Tuesday, September 14, 2010

Back story...

To be blunt, my little guy has gotten the short end of the stick since before he was born. You would never know it, though, if you met him. He is easily one of the most positive, sweet souls I have ever had the privilege of knowing.

When I was 20 weeks pregnant, we were told that our son would be born with a cleft lip and palate. Thankfully, when he was born, his palate was intact and it was “just” a cleft lip. He latched on with that cleft lip and nursed until he was 14 months old.

“Whew!” we thought. We got so lucky! One quick little surgery at 4 months old and he’ll be as good as new.

And he was! For a few months anyway.

At his 6 month well-check, our AWESOME (did I say awesome? ‘Cause she is) pediatrician noticed “something” in his eye. A speck…hardly noticeable…but she wanted us to have it checked out with a pediatric ophthalmologist.

I wasn’t worried. After all, we’d already had our scare! Adam was going to be just fine.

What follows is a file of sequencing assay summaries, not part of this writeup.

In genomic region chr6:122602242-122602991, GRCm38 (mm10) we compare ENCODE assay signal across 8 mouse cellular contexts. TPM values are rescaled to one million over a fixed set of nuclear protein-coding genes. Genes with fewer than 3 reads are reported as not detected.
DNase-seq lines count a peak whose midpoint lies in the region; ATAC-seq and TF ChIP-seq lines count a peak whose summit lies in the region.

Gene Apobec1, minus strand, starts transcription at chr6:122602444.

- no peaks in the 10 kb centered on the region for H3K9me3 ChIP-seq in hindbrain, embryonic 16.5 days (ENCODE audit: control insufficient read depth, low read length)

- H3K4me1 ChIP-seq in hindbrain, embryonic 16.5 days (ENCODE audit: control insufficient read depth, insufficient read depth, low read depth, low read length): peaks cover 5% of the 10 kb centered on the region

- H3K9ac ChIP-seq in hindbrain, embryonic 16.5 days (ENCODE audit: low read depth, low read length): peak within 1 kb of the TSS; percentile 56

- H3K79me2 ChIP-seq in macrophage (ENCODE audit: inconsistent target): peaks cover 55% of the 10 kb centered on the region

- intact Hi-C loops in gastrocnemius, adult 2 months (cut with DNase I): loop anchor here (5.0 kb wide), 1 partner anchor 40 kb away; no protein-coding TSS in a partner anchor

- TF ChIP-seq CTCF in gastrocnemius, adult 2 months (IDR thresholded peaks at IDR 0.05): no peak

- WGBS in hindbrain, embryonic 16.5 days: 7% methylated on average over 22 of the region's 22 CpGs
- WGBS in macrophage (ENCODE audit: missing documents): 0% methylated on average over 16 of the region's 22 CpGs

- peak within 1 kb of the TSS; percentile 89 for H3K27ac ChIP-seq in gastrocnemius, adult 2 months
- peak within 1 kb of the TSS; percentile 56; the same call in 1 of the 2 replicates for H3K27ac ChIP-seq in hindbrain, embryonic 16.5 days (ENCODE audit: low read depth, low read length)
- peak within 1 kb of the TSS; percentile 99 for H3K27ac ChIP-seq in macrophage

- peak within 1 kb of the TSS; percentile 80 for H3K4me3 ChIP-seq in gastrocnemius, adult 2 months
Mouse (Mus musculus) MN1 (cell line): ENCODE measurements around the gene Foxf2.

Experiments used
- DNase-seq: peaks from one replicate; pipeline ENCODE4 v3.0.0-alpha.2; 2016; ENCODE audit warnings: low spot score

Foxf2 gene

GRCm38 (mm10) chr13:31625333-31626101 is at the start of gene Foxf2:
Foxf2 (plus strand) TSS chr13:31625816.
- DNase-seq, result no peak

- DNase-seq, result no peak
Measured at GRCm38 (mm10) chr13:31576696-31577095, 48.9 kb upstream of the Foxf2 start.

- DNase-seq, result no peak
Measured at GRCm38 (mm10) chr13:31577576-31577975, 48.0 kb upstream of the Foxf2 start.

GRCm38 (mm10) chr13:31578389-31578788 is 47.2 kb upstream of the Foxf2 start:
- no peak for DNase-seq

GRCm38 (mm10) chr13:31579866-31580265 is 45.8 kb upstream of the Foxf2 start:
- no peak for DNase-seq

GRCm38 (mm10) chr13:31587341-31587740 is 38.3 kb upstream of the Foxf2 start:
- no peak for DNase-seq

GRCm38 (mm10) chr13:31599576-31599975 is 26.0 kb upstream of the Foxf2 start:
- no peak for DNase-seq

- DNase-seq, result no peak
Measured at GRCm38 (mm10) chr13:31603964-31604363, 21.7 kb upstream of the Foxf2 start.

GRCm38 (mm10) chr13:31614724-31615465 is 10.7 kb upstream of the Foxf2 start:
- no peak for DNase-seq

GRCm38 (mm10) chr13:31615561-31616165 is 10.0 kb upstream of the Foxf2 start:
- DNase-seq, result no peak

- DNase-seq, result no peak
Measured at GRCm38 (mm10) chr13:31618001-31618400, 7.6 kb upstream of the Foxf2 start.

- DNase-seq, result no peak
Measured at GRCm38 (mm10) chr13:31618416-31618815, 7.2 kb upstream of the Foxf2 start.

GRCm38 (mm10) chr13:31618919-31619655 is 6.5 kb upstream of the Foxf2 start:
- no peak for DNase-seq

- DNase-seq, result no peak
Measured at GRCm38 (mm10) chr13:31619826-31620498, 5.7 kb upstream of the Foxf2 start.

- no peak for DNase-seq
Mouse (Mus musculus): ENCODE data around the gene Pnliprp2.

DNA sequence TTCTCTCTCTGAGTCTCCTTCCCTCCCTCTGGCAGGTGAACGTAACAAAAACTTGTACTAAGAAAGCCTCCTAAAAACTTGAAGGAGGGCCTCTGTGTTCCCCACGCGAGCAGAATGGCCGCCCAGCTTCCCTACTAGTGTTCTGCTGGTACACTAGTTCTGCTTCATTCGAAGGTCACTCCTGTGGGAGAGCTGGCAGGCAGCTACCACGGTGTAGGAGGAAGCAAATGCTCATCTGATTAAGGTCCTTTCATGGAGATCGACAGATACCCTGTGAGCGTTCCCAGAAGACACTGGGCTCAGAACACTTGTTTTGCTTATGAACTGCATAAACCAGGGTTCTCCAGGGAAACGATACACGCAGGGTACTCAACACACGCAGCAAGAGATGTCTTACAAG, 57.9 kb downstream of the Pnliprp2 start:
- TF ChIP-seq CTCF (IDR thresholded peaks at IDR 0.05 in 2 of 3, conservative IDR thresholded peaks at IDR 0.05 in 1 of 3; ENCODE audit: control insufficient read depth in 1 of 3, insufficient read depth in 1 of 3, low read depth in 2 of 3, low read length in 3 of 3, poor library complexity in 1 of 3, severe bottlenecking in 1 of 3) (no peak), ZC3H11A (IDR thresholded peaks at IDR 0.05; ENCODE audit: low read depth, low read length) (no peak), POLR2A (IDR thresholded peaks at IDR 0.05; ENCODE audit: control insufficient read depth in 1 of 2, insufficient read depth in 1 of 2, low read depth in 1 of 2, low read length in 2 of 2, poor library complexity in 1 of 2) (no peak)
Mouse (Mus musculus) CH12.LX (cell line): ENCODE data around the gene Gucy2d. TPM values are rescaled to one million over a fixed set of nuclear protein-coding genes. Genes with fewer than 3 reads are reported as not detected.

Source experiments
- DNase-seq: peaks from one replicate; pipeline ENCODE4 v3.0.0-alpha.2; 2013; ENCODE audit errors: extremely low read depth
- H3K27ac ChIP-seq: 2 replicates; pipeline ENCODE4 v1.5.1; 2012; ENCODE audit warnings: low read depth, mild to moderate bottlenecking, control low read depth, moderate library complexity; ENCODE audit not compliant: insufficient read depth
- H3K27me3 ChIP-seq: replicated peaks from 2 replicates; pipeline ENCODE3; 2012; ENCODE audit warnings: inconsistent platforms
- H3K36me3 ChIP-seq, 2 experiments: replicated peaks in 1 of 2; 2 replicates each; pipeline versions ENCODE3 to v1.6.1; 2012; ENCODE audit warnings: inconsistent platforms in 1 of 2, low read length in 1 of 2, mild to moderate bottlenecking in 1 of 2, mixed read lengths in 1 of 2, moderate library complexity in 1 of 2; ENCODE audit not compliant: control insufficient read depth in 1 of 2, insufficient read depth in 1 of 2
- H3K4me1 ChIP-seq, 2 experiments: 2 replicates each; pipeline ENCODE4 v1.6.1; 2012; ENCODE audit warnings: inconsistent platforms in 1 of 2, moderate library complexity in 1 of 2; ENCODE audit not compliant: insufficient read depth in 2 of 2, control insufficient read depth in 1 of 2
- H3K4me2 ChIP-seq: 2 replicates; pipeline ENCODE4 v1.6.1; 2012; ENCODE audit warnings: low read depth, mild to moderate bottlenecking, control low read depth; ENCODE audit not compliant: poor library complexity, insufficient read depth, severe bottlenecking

The doctor was amazed that our pediatrician had seen what was in Adam’s eye. It was so tiny…a cataract. He said it was fine for now, but it needed to be checked in 6 weeks to see if it got bigger.

Whew. Okay. Not so bad…we can deal.

Six weeks later and we’re back in his office. The cataract has gotten larger and is obstructing Adam’s vision. The lens of his right eye must be removed. Immediately.

I cry. I can’t believe the shitty hand my son has been dealt. But it is fixable. Do-able. It’s not a disease.

When Adam is 9 months old, he has the lens of his eye removed and is fitted for a hard contact lens that we must learn how to put in his eye every day.

Ever tried to put a contact lens into a squirmy, uncooperative 9 month-old’s eye?

Yeah, didn’t think so.

It takes 2 of us to hold him down, often times upwards of a half an hour to get that damn thing in. (This is, I believe, what they call foreshadowing. God gave my husband and I practice at holding our son down, so we'd be ready for insulin shots. Heh.)

*This is where I have a nervous breakdown and begin to explore the joys of Lexapro.*

Like everything else…it gets easier. Adam gets used to his contact lens, patching, etc.

We get used to searching for lost contact lenses on our beige carpeting, letting a few f-bombs fly when we step on them and have to pony up another $140 to buy a new one.

Fast-forward to this summer – Adam is starting pre-K three days a week from 9-1pm, my daughter will begin 2nd grade.

I am smelling something wonderful. It’s called freedom.